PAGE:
Sales figures month to month show the iLoad holds a steady second place to the HiAce with a market share that is growing healthily.
In fact, I myself notice more and more of them on the roads of Sydney and there’s a good reason for it.
After a week in it, I wouldn’t mind driving a Hyundai iLoad and I don’t even have the need for one.
The one-tonner Hyundai van is a cinch to drive with its big wheel and light steering and generally basic controls and dashboard.
Though I’m no tradie or delivery driver, I’m used to driving vans (my old man loved campers and people movers) and there’s something about simplicity of the drive.
Like an SUV, you get a high seating position but it’s much more forward, giving a bird’s eye view of the road and your immediate surroundings.
A van may feel large and cumbersome but the iLoad was no problem to manoeuvre and park thanks to the large wing mirrors and rear view camera even though you can’t ‘see through’ the sides of the vehicle.
Powered by a 2.5 litre diesel there is enough grunt with 441Nm of torque and of course a longer ride with great fuel economy.
Mind you, the road test was done with an empty vehicle.
The rest of the drivetrain consists of a uncomplicated five-speed automatic gearbox in the vehicle I had which is priced at $41,790, or a six-speed manual for $38,790.
While the ride is generally quiet, you will find some road noise emanating from behind the passenger area through the floor, though it may be different with something in the back.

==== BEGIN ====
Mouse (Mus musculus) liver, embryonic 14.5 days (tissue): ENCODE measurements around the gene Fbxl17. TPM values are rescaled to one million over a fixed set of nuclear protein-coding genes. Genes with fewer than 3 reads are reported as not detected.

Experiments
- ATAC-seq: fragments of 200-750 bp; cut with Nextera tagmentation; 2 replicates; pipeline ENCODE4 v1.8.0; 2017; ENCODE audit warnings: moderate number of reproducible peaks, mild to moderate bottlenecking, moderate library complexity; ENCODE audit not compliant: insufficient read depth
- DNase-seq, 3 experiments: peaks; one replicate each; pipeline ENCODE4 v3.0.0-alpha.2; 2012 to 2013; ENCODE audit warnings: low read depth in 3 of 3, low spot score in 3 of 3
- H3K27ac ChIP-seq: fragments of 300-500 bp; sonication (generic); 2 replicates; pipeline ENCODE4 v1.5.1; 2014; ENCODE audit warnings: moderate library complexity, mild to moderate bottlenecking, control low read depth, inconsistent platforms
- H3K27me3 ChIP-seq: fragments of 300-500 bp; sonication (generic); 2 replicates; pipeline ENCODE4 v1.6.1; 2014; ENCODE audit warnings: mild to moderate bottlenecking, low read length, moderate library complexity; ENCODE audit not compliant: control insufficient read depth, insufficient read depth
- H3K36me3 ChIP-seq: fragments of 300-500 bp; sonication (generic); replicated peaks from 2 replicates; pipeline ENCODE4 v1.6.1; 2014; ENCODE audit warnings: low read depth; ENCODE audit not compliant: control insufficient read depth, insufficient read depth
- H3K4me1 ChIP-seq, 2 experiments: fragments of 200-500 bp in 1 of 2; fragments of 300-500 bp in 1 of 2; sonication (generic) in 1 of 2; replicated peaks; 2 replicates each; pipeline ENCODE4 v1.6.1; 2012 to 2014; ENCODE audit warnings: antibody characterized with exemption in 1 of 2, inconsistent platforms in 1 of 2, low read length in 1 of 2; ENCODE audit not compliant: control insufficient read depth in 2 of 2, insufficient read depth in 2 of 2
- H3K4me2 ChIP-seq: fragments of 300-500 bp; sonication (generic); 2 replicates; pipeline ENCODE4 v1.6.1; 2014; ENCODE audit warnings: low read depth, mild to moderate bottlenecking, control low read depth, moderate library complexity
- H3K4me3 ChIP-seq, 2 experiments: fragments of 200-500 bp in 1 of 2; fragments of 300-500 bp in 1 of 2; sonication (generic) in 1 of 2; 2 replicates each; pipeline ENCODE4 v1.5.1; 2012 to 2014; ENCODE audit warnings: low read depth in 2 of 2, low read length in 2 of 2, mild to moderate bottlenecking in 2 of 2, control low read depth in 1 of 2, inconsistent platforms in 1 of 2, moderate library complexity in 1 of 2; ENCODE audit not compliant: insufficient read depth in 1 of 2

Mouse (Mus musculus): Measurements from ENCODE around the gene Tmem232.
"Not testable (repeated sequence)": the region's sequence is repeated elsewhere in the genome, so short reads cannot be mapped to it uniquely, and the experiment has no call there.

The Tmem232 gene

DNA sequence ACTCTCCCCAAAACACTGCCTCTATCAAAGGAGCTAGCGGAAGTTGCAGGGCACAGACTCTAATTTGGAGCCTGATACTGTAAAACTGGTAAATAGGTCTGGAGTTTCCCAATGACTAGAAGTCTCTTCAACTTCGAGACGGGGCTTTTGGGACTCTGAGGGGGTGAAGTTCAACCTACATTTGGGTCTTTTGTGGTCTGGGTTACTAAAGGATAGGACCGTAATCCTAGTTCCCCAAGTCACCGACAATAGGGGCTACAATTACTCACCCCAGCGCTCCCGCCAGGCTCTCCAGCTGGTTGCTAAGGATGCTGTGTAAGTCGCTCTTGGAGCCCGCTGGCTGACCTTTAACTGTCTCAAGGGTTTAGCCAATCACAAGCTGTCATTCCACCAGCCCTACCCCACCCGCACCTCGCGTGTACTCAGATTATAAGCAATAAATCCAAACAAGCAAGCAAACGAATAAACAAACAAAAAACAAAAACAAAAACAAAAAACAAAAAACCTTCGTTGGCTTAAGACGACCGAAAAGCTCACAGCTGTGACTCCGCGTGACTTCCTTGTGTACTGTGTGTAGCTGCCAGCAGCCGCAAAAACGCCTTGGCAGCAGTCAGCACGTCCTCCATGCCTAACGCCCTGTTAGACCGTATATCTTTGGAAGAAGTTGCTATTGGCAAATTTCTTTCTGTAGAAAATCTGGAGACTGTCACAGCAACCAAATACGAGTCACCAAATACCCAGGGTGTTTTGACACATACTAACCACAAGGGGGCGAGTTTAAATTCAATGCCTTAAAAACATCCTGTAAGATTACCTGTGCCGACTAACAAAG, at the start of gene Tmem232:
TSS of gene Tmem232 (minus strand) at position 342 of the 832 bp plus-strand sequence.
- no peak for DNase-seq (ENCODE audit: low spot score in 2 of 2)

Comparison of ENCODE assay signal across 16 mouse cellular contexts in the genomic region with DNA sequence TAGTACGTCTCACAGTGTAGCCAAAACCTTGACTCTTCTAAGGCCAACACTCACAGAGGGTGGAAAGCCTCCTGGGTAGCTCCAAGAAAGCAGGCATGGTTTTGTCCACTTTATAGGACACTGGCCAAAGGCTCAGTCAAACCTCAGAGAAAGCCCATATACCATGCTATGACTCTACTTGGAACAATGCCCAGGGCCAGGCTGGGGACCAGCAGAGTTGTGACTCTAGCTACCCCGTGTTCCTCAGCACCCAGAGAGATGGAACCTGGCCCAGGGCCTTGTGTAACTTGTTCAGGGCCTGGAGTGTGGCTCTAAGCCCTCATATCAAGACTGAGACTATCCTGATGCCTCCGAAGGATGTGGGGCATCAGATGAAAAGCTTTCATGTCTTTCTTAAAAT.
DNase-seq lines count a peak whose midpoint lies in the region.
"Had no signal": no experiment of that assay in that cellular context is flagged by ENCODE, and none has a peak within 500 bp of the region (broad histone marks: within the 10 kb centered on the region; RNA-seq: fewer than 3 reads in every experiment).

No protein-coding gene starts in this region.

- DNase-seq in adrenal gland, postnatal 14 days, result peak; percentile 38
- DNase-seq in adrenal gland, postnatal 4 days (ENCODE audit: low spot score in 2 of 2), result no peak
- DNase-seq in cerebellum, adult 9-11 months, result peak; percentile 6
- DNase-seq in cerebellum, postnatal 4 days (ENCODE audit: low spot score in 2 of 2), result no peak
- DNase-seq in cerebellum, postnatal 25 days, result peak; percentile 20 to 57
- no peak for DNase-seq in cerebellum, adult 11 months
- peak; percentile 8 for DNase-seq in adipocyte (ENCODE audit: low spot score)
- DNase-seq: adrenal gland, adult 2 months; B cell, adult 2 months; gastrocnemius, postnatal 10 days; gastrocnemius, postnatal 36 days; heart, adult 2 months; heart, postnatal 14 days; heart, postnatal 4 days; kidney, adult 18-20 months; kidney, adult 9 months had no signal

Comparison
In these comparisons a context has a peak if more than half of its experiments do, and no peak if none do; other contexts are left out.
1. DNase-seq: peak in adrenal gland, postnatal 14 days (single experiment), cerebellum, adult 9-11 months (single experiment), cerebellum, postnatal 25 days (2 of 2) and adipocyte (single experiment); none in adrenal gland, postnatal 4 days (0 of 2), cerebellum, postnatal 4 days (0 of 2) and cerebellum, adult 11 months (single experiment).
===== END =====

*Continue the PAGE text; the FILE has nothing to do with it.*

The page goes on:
You fit three people (or 2.5) up front on the middle seat with a back rest that folds down to a cup holder and more storage.
If you need more people and less space there is a crew van option with six seats.
Cargo capacity is huge as you can image, at 4426 litres in total, which is clear from the external, boxy dimensions.
Accessing the insides is easy with the tailgate and the two sliding doors on both sides.
A great feature is the safety lock mechanism on the doors that don’t allow them to accidentally slide close unless you disengage it via the handle.
The standard model I had comes with a lift back door but for $550 extra you can get a twin swing tailgate.
The cockpit area up front is simple and straightforward, with only the essentials. And really, that’s all you need.
An extra powerful A/C fan, pop out cup holder, extra storage hutch above the glove box and extra door storage pocket at your feet make up the main features.
Gauges are as basic as they come that I can’t even tell you what the fuel economy was.
I thought it was kind of cute that the recirculate button on the A/C had an icon of a tiny van instead of the usual car.
As unsophisticated and lacking in luxury as it was, I enjoyed my week in the Hyundai iLoad. I think I’ll become a plumber just so I can buy one.
NUTS and BOLTS 2017 Hyundai iLoad Review
Engine: 2.5L diesel producing 125kW and 441Nm
Transmission: Five-speed automatic or six-speed manual
Warranty: 5 Year/160,000km
Safety: Not yet tested
Origin: South Korea
Price: From $38,790